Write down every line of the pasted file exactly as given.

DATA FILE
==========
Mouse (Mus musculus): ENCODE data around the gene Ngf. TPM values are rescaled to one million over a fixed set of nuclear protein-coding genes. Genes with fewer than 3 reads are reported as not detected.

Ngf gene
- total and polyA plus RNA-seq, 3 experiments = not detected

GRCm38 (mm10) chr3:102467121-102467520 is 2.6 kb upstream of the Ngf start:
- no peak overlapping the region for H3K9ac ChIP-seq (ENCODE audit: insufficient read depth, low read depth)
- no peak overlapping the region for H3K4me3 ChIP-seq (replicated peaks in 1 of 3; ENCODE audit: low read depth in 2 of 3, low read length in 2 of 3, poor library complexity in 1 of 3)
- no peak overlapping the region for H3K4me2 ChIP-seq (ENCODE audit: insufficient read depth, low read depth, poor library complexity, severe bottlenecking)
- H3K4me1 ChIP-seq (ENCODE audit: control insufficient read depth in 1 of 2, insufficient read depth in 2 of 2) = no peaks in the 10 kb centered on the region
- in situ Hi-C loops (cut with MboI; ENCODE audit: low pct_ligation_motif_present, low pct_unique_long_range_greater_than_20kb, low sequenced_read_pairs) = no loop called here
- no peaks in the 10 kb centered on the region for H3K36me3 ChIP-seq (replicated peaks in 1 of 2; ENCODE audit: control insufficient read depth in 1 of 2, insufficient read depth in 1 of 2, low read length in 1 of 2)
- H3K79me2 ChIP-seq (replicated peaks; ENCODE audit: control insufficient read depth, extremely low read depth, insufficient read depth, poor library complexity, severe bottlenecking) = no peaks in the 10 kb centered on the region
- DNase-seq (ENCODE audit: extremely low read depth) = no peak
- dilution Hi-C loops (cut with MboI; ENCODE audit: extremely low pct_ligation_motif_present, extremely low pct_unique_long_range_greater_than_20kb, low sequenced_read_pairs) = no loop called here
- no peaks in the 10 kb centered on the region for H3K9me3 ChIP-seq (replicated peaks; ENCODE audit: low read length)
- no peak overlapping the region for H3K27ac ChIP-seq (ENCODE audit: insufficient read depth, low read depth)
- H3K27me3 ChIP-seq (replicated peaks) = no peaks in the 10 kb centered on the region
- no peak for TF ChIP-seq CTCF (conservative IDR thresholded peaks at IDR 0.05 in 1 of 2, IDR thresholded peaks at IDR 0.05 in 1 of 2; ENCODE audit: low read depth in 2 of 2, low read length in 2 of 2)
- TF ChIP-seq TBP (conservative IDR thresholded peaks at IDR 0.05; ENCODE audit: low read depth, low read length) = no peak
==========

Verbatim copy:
Mouse (Mus musculus): ENCODE data around the gene Ngf. TPM values are rescaled to one million over a fixed set of nuclear protein-coding genes. Genes with fewer than 3 reads are reported as not detected.

Ngf gene
- total and polyA plus RNA-seq, 3 experiments = not detected

GRCm38 (mm10) chr3:102467121-102467520 is 2.6 kb upstream of the Ngf start:
- no peak overlapping the region for H3K9ac ChIP-seq (ENCODE audit: insufficient read depth, low read depth)
- no peak overlapping the region for H3K4me3 ChIP-seq (replicated peaks in 1 of 3; ENCODE audit: low read depth in 2 of 3, low read length in 2 of 3, poor library complexity in 1 of 3)
- no peak overlapping the region for H3K4me2 ChIP-seq (ENCODE audit: insufficient read depth, low read depth, poor library complexity, severe bottlenecking)
- H3K4me1 ChIP-seq (ENCODE audit: control insufficient read depth in 1 of 2, insufficient read depth in 2 of 2) = no peaks in the 10 kb centered on the region
- in situ Hi-C loops (cut with MboI; ENCODE audit: low pct_ligation_motif_present, low pct_unique_long_range_greater_than_20kb, low sequenced_read_pairs) = no loop called here
- no peaks in the 10 kb centered on the region for H3K36me3 ChIP-seq (replicated peaks in 1 of 2; ENCODE audit: control insufficient read depth in 1 of 2, insufficient read depth in 1 of 2, low read length in 1 of 2)
- H3K79me2 ChIP-seq (replicated peaks; ENCODE audit: control insufficient read depth, extremely low read depth, insufficient read depth, poor library complexity, severe bottlenecking) = no peaks in the 10 kb centered on the region
- DNase-seq (ENCODE audit: extremely low read depth) = no peak
- dilution Hi-C loops (cut with MboI; ENCODE audit: extremely low pct_ligation_motif_present, extremely low pct_unique_long_range_greater_than_20kb, low sequenced_read_pairs) = no loop called here
- no peaks in the 10 kb centered on the region for H3K9me3 ChIP-seq (replicated peaks; ENCODE audit: low read length)
- no peak overlapping the region for H3K27ac ChIP-seq (ENCODE audit: insufficient read depth, low read depth)
- H3K27me3 ChIP-seq (replicated peaks) = no peaks in the 10 kb centered on the region
- no peak for TF ChIP-seq CTCF (conservative IDR thresholded peaks at IDR 0.05 in 1 of 2, IDR thresholded peaks at IDR 0.05 in 1 of 2; ENCODE audit: low read depth in 2 of 2, low read length in 2 of 2)
- TF ChIP-seq TBP (conservative IDR thresholded peaks at IDR 0.05; ENCODE audit: low read depth, low read length) = no peak